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Why do you remember good things about bad relationships?

When we have experiences, our brain filters out a lot of the information we receive because it's too much to process. Logically, it would make sense that you’d rate an experience based on how you felt on average, but this isn’t the case. We rate experiences based on their best parts, their worst parts and their endings, which skews the way we remember them.




Say you have friend A and friend B. Friend A is about a six overall in how they act, and friend B is a three for most of the time but has a peak of an eight and an end of an eight with an average of a four. For example, friend A is reasonably consistent and nice, and friend B is kind of mean, but the last time you saw them they took you out for a five star meal and one time you went with their family on holiday. You might think friend A would be rated higher by people for their overall score, but what actually happens is they rate friend B higher overall.


This principle extends to experiences in general. You can see an example below of an experiment run on two patients at a hospital where the peaks and ends were compared against time and pain intensity. Even though Patient be experienced more pain overall, the end of the experience was a one and they rated the experience lower overall.




How can you use Peak-end coding to build communities?


The above is a simplified explanation of the Peak-end rule discovered by Barbara Fredrickson and Daniel Kahneman. It’s worth mentioning that as we get further away from memories, the less we remember them clearly and can be skewed by other emotions and factors.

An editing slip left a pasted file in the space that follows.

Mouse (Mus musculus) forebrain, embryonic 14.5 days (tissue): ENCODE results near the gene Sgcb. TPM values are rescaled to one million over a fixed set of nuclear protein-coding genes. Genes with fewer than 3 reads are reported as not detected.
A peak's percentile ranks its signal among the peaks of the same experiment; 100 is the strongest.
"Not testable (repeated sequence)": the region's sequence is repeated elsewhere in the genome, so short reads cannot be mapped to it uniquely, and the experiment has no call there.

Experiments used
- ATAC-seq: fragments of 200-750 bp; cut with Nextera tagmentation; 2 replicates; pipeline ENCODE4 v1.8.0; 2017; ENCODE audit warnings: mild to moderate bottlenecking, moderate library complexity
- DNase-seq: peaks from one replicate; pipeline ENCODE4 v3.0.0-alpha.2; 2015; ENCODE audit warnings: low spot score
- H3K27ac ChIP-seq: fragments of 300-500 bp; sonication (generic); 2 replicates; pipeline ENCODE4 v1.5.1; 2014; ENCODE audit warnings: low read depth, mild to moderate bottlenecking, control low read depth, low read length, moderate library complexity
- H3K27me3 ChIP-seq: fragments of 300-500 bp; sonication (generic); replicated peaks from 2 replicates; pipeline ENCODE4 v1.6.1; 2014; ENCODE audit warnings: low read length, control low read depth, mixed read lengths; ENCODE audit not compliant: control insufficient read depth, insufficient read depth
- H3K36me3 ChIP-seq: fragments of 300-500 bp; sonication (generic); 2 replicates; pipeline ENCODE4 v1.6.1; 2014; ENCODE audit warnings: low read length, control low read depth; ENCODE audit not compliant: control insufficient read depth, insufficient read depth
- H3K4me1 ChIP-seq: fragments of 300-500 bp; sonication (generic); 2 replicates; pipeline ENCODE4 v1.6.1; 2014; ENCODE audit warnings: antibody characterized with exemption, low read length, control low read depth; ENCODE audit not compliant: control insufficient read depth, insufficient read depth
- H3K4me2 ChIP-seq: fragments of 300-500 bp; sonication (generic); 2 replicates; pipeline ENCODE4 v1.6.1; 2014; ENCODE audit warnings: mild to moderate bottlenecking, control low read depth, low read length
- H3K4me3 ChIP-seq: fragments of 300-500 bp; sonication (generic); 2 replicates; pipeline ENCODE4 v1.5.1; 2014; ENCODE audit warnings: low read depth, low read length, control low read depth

Overall time will cause people to think more neutrally about peaks (both positive and negative), but emotions can create fantasies in memory. For example, think about a bad relationship. If you’re lonely enough, your brain might start to remember the one thing that was a nine about a person who was a two if the ending was a long time ago.


An experience can be anything from a team meeting to a holiday and there can be micro experiences within larger experiences, and you need to establish how close you want to look when determining the peak and end of an experience.


Three new ideas to incorporate Peak-end coding in a hybrid world?


To build a positive workplace community, you need people to bond. In a hybrid world, this can be difficult. It’s difficult to get people to remember experiences if there’s nothing to remind them of how good it was. It’s also harder to create good endings and peaks online - but it is possible.


Technology and photography enables Peak-end coding to be utilised in experiences. This is because you can capture the best parts of the experience for positive memory recall that outlasts the test of time. What are some ways you can do this?


  • Save shoutouts for the end of meetings and make people feel good right before they jump off a call

  • If there’s a quiz or test incorporated in a virtual interview or assessment, send back results to high scorers/ winners

  • Show a moving video at the end of a virtual experience to create a high ending and send it to employees after

The end of this post?


I'll leave you with an embarrassing thing that happened in my life to end this on a high note. I think I need to switch gyms. Long story short my gym manager's name is Kay and I was talking to him and instead of saying the word 'okay' I said 'o' and pointed to him. I've never seen anyone lose respect for me so quickly. Can't go back there.


Next week we’ll be exploring how to use Mementos to improve your workplace community engagement. If you liked this, make sure to follow me on Linkedin to learn more about interesting topics I’ve been inspired by.


Thanks to Denise Hampson for writing original blog posts on memory design and to Sympa Future of HR event for inspiring me to look into workplace communities in the first place.


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